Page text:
Benefits

Sonic Benefits 

The TubeTrap is designed to absorb sound energy when in the presence of bass range sound pressure.  The higher the pressure, the more energy is absorbed. Bass pressure is 4 to 8 times stronger in the corners of the room than away from the corners.  TubeTraps are usually stacked floor-to-ceiling in columns in all four corners of the typical audio room. Each corner acts like a giant megaphone in reverse, compressing incoming sound waves into the narrow volume at the root of each corner of the room. This corner compression of bass waves creates the perfect location for a pressure zone bass trap: the TubeTrap.

 

Benefits

The TubeTrap is designed to absorb sound energy when in the presence of bass range sound pressure.  The higher the pressure, the more energy is absorbed. Bass pressure is 4 to 8 times stronger in the corners of the room than away from the corners. TubeTraps are usually stacked floor-to-ceiling in columns in all four corners of the typical audio room. Each corner acts like a giant megaphone in reverse, compressing incoming sound waves into the narrow volume at the root of each corner of the room. This corner compression of bass waves creates the perfect location for a pressure zone bass trap: the TubeTrap.

Not only do corners compress bass waves into pure pressure zones, but standing waves and room modes also fully compress into the corners. Corner loaded pressure zone bass traps, TubeTraps, are extremely efficient at controlling bass throughout the whole room by extracting energy out of the corners of the room.

Sound is stored in the volume of the room and absorbed on the surfaces of the room. The bass range is best absorbed in the corners of the room. Small rooms have a fairly large percentage of their room volume tied up in the 8 high-pressure zones (the corners), so bass buildup is inevitable with the use of high-power systems, and space is at a premium for sound absorption. Corner loaded pressure zone bass traps are perfectly suited to efficiently reduce bass energy buildup  in small audio playback rooms: the TubeTrap.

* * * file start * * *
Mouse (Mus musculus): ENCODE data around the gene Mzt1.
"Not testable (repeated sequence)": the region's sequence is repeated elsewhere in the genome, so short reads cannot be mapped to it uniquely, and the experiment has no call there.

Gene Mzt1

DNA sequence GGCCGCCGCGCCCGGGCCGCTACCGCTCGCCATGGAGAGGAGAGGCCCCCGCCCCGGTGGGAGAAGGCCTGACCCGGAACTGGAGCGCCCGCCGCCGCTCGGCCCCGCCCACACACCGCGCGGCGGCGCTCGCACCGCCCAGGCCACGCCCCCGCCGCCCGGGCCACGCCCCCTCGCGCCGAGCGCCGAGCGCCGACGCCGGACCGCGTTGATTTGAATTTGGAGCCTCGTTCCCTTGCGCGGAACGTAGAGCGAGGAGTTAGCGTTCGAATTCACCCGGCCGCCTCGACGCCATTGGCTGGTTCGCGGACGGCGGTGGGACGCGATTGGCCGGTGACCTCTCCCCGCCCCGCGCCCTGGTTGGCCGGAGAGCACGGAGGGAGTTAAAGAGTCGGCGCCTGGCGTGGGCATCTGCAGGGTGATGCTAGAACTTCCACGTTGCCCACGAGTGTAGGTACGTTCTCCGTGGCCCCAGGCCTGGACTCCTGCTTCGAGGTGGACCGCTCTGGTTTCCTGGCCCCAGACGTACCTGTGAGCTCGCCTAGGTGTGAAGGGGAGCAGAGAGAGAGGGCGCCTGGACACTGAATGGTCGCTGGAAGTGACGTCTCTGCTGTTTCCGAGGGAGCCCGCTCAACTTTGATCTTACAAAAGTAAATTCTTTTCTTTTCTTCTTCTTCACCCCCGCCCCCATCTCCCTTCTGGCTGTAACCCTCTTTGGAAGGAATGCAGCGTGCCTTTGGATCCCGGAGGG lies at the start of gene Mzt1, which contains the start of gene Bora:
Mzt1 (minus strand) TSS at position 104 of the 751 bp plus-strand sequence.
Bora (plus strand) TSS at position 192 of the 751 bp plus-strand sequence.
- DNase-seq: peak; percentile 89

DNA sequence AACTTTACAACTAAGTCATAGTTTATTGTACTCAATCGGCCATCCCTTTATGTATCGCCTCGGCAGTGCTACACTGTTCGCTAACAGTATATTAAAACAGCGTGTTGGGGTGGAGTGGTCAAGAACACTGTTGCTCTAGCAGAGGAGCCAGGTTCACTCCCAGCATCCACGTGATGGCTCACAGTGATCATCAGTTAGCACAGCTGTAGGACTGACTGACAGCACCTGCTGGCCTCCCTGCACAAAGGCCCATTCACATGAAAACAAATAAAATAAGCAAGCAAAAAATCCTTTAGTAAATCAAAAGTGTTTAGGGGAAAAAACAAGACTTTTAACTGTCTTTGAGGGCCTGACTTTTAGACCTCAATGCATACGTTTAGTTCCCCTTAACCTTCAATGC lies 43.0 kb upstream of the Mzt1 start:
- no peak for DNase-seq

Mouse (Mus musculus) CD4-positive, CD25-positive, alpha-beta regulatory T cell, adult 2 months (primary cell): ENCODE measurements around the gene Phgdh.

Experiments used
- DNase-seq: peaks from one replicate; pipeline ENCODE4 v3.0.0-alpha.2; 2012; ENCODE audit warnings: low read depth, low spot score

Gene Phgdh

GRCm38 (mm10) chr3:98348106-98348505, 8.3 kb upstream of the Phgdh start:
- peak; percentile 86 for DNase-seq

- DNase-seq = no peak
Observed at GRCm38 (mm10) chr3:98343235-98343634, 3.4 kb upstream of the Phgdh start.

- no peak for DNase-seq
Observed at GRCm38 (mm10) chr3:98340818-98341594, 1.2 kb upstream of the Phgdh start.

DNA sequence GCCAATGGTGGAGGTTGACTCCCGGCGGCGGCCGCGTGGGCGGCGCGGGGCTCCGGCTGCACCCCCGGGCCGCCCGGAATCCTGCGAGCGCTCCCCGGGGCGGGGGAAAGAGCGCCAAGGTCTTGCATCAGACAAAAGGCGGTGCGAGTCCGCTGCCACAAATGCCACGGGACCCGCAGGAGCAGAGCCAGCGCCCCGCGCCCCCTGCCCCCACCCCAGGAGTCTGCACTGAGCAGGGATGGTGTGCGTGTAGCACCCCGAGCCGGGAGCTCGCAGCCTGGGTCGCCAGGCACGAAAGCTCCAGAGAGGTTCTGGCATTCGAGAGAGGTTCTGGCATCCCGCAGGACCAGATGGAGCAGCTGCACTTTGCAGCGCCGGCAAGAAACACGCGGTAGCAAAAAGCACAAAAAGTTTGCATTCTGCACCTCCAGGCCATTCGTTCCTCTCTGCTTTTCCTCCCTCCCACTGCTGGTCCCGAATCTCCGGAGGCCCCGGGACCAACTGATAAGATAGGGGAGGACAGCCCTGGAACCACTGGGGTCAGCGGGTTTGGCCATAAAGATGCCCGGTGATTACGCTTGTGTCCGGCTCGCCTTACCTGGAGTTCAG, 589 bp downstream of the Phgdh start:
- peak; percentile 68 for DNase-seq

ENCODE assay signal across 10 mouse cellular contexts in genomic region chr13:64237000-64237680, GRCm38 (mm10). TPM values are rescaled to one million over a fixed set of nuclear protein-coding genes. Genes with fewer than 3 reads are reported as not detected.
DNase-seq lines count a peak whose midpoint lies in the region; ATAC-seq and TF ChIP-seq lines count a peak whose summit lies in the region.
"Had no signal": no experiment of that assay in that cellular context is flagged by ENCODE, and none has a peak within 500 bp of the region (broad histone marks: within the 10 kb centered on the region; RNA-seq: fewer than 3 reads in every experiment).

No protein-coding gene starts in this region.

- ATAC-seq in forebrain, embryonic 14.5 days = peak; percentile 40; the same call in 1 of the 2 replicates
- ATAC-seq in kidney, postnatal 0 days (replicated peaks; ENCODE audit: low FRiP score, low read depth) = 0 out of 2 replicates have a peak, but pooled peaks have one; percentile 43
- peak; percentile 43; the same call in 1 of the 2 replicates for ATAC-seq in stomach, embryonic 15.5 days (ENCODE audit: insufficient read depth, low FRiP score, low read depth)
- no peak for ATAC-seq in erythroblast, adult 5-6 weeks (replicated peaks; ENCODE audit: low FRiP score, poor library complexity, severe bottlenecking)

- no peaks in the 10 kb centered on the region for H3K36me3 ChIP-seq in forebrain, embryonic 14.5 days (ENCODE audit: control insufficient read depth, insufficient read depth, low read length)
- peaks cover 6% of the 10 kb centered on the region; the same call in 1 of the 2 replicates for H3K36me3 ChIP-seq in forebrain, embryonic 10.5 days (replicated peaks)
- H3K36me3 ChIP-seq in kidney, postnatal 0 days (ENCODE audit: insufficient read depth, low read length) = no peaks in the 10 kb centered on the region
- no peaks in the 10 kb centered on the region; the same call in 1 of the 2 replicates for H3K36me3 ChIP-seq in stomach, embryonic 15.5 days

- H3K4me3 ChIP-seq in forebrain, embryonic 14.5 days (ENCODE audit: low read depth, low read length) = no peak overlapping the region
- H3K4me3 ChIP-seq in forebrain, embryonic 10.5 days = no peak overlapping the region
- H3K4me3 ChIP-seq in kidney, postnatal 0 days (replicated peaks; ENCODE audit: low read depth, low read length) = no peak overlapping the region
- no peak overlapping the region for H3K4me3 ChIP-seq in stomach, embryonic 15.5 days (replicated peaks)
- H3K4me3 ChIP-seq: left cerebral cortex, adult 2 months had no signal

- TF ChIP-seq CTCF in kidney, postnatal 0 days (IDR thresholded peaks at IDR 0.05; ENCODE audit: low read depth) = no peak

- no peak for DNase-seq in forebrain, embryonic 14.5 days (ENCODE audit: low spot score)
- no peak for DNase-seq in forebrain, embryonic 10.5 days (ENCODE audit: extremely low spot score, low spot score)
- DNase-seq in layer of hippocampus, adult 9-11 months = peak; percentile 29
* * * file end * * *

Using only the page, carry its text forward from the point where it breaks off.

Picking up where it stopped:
Seasoned listeners, from professional recording engineers and studio musicians, to passionate audiophiles and cinemaphiles, all agree about one important aspect of listening.  For the most part, listeners are not listening to their sound system being played in their room, but are actually listening to their room as it is being played by the sound system.  In audio playback, the room is the instrument and the sound system is the musician who plays the instrument.

It is very true that most people cannot imagine such a situation because, until we learn better, our eyes deceive our hearing. Our ears always tell us the true story but our eyes clearly see the loudspeakers and the source of the sound is clearly (visually) the loudspeakers. Our sight overrides our ear's perception of the sound and convinces us that we are hearing the loudspeakers. And if we are quite close to the loudspeakers, this perception is absolutely true. But set back in the traditional audiophile listening position, we are too far away from the speaker to clearly hear them. It is the room filled with sound that we are actually listening to.

The efforts expended in adding acoustical treatment to a room are intended to quiet the overpowering reflective voice of the room so we can better acoustically listen to our high quality loudspeakers. A very odd thing happens as the room acoustic is quieted down, the loudspeakers actually disappear and the sonic impression of where the sound is coming from occurs on an invisible sonic stage that spreads the width of the room and even wraps around the listener. It is much deeper that the distance the speakers are located off the front wall. Not only is there a lateral expanse to the sound stage but a depth as well. In a great sounding room, even the best speaker falls silent, and becomes the sculpture of the ever changing sound stage. But, enough of what the end of the trail looks like for now; let's look into what the humble beginning of this same trail looks like.